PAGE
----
Side effects of medicine








What are side effects - Medical News Today

12/16/2014
05:15 | Author: Molly Young

Side effects of medicine
What are side effects - Medical News Today

The term undesirable side effect is more specific than side effect. For example - imagine a fictitious drug for elderly people for the treatment of.

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Side effect - Wikipedia, the free encyclopedia

10/15/2014
03:30 | Author: Jeremy Rodriguez

Side effects of medicine
Side effect - Wikipedia, the free encyclopedia

In medicine, a side effect is an effect, whether therapeutic or adverse, that is secondary to the one intended; although the term is predominantly employed to.

Occasionally, drugs are prescribed or procedures performed specifically for their side effects; in that case, said side effect ceases to be a side effect, and is now an intended effect. For instance, X-rays were historically (and are currently) used as an imaging technique; the discovery of their oncolytic capability led to their employ in radiotherapy (ablation of malignant tumours ).

Examples of side effects for otoxid capsules includes:

In medicine, a side effect is an effect, whether therapeutic or adverse, that is secondary to the one intended; although the term is predominantly employed to describe adverse effects, it can also apply to beneficial, but unintended, consequences of the use of a drug.

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What are side effects? - Health questions - NHS Choices

8/14/2014
01:05 | Author: Molly Young

Side effects of medicine
What are side effects? - Health questions - NHS Choices

Side effects are unwanted symptoms caused by medical treatment. They're also called adverse effects or adverse reactions.

You should report side effects from a medicine through the Yellow Card Scheme. For more information, go to How do I report side effects from a medicine?.

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If you no longer have your medicine’s PIL, you can find a copy on the electronic Medicines Compendium (eMC). The PIL supplied with your medicine will list its known side effects.

Page last reviewed: 24/03/2014.

The PIL will show whether each side effect is:

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The risk of getting side effects varies from person to person. Side effects can range from mild, such as drowsiness or feeling sick (nausea), to severe, such as life-threatening conditions.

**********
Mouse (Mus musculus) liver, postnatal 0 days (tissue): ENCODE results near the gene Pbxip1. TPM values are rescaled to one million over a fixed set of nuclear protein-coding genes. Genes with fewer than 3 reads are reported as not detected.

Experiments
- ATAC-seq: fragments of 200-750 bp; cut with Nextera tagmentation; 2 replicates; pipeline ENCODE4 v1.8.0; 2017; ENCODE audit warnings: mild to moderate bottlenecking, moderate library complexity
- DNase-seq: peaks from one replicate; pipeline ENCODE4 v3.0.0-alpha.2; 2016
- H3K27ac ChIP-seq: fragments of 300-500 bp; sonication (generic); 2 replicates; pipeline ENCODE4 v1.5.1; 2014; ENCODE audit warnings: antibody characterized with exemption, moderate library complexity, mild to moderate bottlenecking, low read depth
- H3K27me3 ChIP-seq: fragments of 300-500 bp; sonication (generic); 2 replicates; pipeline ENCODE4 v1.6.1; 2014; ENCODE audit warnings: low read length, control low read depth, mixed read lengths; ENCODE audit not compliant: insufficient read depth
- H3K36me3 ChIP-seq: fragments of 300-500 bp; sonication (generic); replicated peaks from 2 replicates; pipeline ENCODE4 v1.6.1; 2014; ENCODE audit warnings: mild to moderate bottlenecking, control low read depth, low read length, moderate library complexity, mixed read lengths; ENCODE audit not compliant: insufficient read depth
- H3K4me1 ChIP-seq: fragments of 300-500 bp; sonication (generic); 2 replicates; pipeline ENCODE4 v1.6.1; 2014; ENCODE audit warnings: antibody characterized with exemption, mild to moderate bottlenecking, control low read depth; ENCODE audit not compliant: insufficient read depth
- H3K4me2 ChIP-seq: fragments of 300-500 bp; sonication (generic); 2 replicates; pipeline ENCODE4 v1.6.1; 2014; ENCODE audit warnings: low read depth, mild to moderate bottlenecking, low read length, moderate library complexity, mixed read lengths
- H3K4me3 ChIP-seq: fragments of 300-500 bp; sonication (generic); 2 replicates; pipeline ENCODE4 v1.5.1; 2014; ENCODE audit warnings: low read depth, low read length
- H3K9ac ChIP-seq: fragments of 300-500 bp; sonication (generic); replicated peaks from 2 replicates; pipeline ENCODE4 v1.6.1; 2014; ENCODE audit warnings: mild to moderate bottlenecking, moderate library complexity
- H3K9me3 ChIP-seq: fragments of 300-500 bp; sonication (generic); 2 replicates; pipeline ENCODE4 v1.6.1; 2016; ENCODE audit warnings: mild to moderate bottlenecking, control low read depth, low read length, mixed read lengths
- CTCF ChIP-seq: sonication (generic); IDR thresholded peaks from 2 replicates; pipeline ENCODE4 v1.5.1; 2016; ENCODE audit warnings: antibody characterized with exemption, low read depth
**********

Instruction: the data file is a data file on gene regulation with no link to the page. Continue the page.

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If you think that you or someone you are with may be having a serious allergic reaction to a medicine, phone 999 and ask for immediate medical help. Contact your GP or pharmacist immediay if:.

All medicines can cause side effects, particularly if they’re not used as prescribed. They’re also called "adverse effects" or "adverse reactions". Side effects are unwanted symptoms caused by medical treatment.

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You don’t need to see your GP with mild side effects, such as nausea, if you feel you can manage these on your own.

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Blood Pressure Side-effects of blood pressure medications

6/13/2014
01:20 | Author: Jeremy Rodriguez

Side effects of medicine
Blood Pressure Side-effects of blood pressure medications

A side-effect is any unwanted effect of medicines that you are taking. Some people can have side-effects from blood pressure medicines. Although these can be.

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For example, your blood pressure medicines could be reacting with other medicines you are taking. Sometimes what you think is a side-effect may be something else. Make sure your doctor or nurse knows about all the medicines you are taking. This includes herbal medicines and over-the-counter treatments like cold remedies.

If you are worried about your medicines, it is best to speak to your doctor, nurse, or pharmacist. Most medicines will come with an information leaflet which will have a list of known side-effects.

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Antiretroviral Drugs Side Effects AVERT

4/12/2014
03:15 | Author: Molly Young

Side effects of medicine
Antiretroviral Drugs Side Effects AVERT

Like most medicines, antiretroviral drugs can cause side effects. These unwanted effects are often mild, but sometimes they are more serious and can have a.

More severe skin problems may be treated with steroids. Antihistamine tablets can sooth rashes and are generally available without a prescription. However, because these may interact with antiretroviral medications, patients should check with their doctors before using them.

If nausea and vomiting are severe, or occur with other symptoms such as dizziness, thirst, fever, muscle pain, diarrhoea, headache or jaundice, then this may indicate a more serious problem such as lactic acidiosis or pancreatitis.

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